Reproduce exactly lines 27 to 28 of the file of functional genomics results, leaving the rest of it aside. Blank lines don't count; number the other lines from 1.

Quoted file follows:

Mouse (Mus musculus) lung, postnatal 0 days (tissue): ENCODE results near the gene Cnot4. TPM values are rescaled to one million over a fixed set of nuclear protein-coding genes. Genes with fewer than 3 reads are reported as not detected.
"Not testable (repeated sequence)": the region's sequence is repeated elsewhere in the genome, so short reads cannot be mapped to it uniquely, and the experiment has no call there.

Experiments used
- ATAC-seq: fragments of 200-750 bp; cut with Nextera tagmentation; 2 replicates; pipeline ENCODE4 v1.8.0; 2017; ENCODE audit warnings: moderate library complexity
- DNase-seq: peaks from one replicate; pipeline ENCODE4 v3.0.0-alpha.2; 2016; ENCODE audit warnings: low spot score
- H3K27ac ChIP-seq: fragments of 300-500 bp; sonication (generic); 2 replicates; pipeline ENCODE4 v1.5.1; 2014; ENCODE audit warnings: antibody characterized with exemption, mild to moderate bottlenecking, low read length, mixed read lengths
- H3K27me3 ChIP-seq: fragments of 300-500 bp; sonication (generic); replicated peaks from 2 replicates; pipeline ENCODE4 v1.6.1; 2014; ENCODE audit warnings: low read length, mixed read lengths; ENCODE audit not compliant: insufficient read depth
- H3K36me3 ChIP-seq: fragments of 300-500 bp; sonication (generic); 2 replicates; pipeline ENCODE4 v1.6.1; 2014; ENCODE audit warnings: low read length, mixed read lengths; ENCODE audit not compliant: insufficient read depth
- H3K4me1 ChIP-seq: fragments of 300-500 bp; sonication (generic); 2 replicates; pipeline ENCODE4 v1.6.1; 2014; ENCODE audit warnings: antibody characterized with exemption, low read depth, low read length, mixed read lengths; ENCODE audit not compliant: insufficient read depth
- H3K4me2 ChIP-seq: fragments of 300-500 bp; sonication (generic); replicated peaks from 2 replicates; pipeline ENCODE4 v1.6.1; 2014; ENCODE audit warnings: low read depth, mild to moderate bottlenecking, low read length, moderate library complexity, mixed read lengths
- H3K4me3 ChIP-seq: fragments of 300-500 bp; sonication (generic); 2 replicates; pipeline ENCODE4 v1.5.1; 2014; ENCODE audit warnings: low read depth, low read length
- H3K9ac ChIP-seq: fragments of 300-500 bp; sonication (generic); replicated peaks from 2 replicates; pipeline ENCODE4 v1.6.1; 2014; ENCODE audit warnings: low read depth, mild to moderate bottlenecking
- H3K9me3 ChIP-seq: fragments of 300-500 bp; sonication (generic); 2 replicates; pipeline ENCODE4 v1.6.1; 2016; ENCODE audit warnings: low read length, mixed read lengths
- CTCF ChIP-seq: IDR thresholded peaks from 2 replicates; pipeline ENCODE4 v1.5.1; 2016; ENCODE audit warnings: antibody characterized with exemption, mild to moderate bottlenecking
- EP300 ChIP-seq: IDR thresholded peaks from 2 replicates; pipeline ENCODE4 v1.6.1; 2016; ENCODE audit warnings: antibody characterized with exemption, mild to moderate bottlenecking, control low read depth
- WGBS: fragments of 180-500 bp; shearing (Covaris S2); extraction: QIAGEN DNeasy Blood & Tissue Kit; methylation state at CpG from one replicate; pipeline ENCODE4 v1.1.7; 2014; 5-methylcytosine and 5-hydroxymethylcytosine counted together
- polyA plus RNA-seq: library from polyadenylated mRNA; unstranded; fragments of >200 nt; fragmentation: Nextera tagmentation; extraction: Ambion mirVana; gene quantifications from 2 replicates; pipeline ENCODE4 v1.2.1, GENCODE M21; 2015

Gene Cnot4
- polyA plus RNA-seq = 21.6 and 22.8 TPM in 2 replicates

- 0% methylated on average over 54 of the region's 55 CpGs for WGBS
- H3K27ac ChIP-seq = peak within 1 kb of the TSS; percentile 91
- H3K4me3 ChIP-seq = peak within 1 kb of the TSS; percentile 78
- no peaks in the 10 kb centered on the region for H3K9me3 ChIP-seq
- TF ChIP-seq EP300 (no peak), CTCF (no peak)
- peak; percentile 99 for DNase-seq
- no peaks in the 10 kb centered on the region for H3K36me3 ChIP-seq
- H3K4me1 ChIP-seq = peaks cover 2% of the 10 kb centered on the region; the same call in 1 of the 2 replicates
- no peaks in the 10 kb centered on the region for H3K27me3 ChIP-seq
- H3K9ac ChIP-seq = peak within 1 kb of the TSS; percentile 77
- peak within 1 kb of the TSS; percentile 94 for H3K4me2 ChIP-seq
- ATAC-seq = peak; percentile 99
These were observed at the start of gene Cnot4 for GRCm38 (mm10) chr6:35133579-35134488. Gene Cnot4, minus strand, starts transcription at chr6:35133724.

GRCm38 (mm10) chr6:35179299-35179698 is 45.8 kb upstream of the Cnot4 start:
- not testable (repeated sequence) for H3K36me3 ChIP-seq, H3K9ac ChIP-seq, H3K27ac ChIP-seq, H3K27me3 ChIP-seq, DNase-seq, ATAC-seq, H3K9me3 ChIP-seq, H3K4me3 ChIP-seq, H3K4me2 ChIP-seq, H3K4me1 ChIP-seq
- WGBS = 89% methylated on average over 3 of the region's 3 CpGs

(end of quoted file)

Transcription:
- H3K4me1 ChIP-seq = peaks cover 2% of the 10 kb centered on the region; the same call in 1 of the 2 replicates
- no peaks in the 10 kb centered on the region for H3K27me3 ChIP-seq